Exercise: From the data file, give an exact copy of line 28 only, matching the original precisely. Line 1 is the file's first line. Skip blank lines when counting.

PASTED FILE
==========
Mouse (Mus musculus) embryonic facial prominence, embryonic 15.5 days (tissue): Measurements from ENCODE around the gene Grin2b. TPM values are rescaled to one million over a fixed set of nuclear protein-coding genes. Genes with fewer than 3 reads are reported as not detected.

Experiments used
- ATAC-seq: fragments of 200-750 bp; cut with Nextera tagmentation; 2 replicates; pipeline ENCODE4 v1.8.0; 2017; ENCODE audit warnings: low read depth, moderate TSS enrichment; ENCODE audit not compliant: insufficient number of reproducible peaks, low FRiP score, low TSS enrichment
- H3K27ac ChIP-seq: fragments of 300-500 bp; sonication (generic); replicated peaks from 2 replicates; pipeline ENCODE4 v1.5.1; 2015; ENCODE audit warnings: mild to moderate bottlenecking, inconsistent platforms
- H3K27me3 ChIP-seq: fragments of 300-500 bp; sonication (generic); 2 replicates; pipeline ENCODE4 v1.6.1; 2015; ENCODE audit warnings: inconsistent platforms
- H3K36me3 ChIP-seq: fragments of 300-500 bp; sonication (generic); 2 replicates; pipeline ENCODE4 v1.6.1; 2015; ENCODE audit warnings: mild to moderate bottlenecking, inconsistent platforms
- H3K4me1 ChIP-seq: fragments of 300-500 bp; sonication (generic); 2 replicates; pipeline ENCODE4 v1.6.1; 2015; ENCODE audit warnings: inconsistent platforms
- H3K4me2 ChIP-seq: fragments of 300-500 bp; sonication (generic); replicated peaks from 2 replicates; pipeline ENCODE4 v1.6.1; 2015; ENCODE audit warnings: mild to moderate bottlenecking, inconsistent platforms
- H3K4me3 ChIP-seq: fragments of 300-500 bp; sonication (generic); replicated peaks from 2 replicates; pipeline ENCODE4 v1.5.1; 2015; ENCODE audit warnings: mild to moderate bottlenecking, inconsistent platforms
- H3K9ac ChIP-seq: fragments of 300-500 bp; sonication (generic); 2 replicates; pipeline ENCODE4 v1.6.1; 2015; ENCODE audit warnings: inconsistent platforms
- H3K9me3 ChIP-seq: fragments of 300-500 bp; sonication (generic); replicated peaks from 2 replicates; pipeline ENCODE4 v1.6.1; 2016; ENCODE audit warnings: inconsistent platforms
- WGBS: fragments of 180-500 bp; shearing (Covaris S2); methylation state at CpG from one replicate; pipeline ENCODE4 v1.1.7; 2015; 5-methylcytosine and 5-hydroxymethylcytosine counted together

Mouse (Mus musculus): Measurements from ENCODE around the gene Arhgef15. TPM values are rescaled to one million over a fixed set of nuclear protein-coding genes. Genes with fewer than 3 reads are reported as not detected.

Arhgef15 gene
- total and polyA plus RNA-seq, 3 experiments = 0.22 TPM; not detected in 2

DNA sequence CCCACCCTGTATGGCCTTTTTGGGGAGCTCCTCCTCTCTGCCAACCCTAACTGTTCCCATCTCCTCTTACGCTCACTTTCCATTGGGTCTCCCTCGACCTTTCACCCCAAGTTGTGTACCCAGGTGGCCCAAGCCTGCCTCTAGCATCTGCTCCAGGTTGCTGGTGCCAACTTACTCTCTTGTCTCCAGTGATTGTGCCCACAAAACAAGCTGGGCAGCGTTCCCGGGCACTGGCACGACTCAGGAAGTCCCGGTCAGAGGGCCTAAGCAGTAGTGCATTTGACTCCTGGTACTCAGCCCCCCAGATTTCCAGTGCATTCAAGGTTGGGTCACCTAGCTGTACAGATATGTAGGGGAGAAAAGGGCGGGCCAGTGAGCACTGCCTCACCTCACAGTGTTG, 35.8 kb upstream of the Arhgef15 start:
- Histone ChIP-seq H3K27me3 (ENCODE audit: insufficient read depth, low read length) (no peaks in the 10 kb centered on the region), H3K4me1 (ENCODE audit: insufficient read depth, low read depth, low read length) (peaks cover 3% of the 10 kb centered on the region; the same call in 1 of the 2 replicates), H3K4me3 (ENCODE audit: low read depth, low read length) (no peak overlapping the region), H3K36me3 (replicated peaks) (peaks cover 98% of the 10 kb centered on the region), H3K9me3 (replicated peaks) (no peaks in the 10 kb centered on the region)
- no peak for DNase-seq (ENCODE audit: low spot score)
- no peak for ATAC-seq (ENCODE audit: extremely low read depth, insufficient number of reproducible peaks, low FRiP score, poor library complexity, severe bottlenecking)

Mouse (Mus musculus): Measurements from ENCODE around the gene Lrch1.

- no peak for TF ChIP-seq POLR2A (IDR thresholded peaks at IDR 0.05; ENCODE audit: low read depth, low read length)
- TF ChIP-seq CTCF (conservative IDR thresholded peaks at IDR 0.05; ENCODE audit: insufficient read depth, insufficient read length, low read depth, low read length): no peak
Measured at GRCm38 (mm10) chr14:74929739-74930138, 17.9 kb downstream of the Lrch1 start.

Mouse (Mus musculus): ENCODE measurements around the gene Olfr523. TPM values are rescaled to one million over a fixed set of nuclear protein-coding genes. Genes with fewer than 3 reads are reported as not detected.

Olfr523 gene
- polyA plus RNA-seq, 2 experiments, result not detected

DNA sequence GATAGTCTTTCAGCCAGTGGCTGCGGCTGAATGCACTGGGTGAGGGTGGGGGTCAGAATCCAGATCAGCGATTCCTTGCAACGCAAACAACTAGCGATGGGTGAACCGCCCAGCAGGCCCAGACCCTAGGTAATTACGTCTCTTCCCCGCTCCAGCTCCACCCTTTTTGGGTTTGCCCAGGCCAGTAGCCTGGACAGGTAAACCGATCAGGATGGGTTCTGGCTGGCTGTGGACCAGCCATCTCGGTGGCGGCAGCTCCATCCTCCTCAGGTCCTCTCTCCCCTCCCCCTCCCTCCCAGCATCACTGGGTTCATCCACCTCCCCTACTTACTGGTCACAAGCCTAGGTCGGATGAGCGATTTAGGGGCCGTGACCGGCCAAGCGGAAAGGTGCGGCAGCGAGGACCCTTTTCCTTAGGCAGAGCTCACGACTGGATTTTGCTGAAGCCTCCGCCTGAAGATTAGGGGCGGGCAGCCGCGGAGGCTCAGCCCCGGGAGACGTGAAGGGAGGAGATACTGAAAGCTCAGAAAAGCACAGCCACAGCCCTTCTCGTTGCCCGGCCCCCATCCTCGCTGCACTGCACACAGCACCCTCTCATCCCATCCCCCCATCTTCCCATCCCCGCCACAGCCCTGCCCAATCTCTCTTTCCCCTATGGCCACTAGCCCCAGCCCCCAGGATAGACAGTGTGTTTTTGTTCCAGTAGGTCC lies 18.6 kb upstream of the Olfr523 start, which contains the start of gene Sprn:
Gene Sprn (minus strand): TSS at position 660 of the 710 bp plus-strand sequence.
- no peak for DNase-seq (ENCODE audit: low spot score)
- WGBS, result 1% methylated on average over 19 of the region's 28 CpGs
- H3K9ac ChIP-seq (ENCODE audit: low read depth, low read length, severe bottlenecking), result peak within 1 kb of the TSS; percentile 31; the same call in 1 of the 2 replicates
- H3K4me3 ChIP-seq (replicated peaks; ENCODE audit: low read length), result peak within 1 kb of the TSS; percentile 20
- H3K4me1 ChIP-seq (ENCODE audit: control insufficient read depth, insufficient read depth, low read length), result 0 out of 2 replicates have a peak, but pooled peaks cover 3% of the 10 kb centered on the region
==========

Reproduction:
Gene Sprn (minus strand): TSS at position 660 of the 710 bp plus-strand sequence.